Posted on November 1st, 2012 No comments
For the Prius c and probably all other upper package 2012 Prii.
My 2012 Prius c recently started giving me problems when connecting my iPhone to it. It would just load either, for a very long time or non-stop. Sometimes, afterwards, the entertainment system would crash and be useless until the car was powered off and back on.
Turns out, the problem was somehow linked to recently upgrading iOS6.
A simple and quick hard reset on the phone and now it connects via USB in seconds and plays just fine.
Posted on October 31st, 2012 No comments
I just finished my seventh as second driver to the new Prius c. It's a package IV in black metallic pearl with a sunroof.
But that's not my problem.
It's not Priusy enough. For me.
My wife, who is first driver, loves it. I don't. I don't dislike it. I enjoy driving it. The MPG we've pulled out of the car without really trying is fine. Consumer Reports just rated it as one of the most reliable cars you can buy right now.
My problems are mostly my own. I hate the floor mounted shifter. I the computer system in it is slow and the touchscreen is more of a push hard screen. The telematics are better, in many ways, than other previous Prii but also worse. The nav is slow, clunky and neutered by a “Confirm” screen as well as being disabled while the vehicle is moving (as it is with all other Prii).
For me, it's the conscious decisions Toyota made to make this vehicle more “mainstream” that frustrate me. The stuff other Prii have that this one doesn't. Some of the little technological flourishes like the ceiling mounted LED spotlight in my Gen2.
That said, I don't hesitate to recommend the c to new, potential Prius buyers. I'm fairly sure they would not see the things that annoy me as annoying having no history with Prius.
I'm working finishing several video reviews one of which will detail my ownership experience with the c, coming soon. Then you can hear and see all my little gripes and see all the good things about the Prius c. As usual, you can then make your own judgment.zp8497586rq
Posted on February 10th, 2012 No commentszp8497586rq
Posted on May 23rd, 2011 No comments
From my friend and What Drives Us co-host, Danny Cooper. It's a great review and interesting since we basically spent the entire together examining and driving various V models.zp8497586rq
Posted on May 23rd, 2011 No comments
You want to know about the first and newest member of the Prius family? Of course you do. I got to drive the v and spent some serious time taking it apart and learning about it. What I saw is at the page below.
Posted on December 8th, 2010 No comments
Toyota has been very sly with their rollout of the next member/s of the Prius family. The first phase was a puzzle of images of the dash of the vehicle distributed through a group of sites. For the next phase they're doing (sort of) the same thing, with different sites. Here is one piece of the puzzle which, when complete, should be an image of some part of the new Prius (Prius V?).
Posted on October 15th, 2010 No comments
I met Darren Ewing this past weekend at the Prius Tenth Anniversary (yeah, all those pictures down below). Here's a link to his commentary and thoughts on Toyota vis a vis the sudden acceleration incidents from earlier this year and later year. You might find some argument with some of his points but what you won't find missing are two things.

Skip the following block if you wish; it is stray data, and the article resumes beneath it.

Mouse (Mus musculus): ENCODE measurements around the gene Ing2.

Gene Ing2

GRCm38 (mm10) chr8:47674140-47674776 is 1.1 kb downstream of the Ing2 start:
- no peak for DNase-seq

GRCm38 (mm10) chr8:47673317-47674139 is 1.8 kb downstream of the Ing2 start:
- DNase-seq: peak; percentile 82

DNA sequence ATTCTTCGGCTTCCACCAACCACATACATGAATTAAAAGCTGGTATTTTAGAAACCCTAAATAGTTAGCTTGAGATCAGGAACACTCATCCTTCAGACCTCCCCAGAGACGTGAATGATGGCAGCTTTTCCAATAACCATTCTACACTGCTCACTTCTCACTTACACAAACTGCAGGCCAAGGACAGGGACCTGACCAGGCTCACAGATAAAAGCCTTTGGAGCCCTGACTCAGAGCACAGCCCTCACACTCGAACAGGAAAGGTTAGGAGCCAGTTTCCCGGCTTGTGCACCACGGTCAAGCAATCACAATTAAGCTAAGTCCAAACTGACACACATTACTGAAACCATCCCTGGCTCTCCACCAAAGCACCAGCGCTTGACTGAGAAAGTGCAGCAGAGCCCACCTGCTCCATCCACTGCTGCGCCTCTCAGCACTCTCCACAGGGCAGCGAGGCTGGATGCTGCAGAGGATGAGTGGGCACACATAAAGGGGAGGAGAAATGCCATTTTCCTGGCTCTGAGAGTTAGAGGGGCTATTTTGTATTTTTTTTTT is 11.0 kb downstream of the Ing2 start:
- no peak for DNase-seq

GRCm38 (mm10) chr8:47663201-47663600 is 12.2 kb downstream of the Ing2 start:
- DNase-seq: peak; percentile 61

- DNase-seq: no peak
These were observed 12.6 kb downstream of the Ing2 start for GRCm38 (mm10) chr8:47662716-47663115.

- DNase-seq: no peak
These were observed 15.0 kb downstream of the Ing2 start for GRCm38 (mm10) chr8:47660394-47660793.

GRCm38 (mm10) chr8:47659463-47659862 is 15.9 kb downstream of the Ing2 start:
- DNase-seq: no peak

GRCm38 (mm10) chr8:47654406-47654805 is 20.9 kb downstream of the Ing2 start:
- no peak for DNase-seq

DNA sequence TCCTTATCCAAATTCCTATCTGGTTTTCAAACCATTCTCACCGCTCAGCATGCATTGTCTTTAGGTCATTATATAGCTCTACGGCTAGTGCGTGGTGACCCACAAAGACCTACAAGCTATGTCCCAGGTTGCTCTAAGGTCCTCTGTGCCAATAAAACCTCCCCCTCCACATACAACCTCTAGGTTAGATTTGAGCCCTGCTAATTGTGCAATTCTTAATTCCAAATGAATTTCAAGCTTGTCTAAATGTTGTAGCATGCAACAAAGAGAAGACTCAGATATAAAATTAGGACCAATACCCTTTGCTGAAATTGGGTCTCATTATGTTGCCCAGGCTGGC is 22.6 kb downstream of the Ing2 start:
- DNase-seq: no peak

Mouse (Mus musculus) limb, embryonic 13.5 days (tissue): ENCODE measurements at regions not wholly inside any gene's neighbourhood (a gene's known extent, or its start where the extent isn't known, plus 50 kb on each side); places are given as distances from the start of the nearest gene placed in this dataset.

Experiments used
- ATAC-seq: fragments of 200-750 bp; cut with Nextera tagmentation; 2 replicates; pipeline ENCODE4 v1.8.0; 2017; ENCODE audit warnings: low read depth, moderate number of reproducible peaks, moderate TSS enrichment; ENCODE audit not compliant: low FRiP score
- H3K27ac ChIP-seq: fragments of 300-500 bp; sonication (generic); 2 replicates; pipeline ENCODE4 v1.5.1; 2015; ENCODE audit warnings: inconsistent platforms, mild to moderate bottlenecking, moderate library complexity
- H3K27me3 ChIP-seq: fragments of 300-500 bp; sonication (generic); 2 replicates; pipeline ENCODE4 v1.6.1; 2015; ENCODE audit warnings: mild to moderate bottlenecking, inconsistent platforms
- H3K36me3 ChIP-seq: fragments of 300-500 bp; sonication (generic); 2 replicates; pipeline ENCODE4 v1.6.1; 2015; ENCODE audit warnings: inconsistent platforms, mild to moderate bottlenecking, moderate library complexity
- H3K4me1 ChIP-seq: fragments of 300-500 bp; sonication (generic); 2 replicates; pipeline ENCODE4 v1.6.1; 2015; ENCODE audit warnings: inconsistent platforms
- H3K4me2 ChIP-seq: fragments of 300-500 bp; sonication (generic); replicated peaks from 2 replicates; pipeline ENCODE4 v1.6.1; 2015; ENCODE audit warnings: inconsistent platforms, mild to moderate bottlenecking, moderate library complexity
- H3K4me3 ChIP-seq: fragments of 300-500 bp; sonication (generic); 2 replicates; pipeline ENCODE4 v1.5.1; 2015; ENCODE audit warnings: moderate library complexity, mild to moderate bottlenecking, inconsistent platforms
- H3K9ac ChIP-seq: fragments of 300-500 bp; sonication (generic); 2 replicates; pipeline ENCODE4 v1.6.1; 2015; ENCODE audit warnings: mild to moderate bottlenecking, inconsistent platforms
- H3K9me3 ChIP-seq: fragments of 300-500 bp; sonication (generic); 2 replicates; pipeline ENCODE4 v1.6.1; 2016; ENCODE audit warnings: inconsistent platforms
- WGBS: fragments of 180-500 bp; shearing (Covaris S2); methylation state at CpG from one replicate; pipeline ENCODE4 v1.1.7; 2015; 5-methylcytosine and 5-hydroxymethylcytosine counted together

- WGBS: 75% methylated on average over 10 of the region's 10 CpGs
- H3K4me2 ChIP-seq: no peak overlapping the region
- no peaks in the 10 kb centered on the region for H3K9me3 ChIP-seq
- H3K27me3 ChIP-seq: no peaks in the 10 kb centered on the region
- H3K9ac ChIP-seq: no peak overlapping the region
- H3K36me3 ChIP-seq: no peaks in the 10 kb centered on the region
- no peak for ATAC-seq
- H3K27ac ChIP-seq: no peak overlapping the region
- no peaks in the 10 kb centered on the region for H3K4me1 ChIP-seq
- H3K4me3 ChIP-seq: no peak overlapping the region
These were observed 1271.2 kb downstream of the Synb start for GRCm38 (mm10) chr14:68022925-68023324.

His willingness to honestly admit he was wrong before and he forthrightness in correcting that.
And his passion for greatness and respect for it.
Two things I admire a great deal.zp8497586rq
Posted on October 15th, 2010 No comments
I was lucky enough to be invited to the Prius Tenth Anniversary party in Malibu, CA on 10-10-10. Needless to say, it was a very nice affair. Full report to come soon. For now, enjoy the images.
Posted on April 13th, 2010 No comments
(photograph courtesy of Toyota)
Earlier today Toyota unveiled the Prius PHEV within the confines of the tony Torrey Pines Lodge in San Diego. An exclusive list of invited media attended and had a chance to drive the PHV as well as participate in some seminars on “sustainability”. Festivities continue through tomorrow so I imagine the news stories will start flowing between now and then as it appears Toyota has not embargoed driving impressions of the new Prius (somewhat surprising).
Here’s Toyota’s FAQ on the Prius PHV.
While I languish at POG HQ here in Lancaster, Pennsylvania, my partner in crime, Danny Cooper of priuschat.com and co-host of What Drives Us is out there suffering through San Diego weather and what is surely an onslaught of underpriced media dinners. So, that means a full report on this week’s What Drives Us which should hit the streets in the next day or so (once we get this week’s podcast done). And yes, the What Drives Us take on the Prius PHV will be the definitive one. I would put forth that we might be only two reviewers who also own 2010 Prius (since the PHV is based on the 2010 Prius).
Check back soon and hear me grill Danny on the new PHV and whether or not he was able to sneak off to In-N-Out (it’s only a few miles down the road from your hotel Danny!).
Posted on April 3rd, 2010 No comments
If you do then maybe I have a new desktop for you…
You can browse the entire gallery here.
Posted on March 27th, 2010 No comments
The Daily Telegraph says a lot of good things and stupid things. This one falls into the latter category:
Look, I love Top Gear but it’s a TV show and all which that implies. It’s sometimes silly and shallow. It’s sometimes quite stupid. It is however, frequently entertaining, something which more TV shows could look into.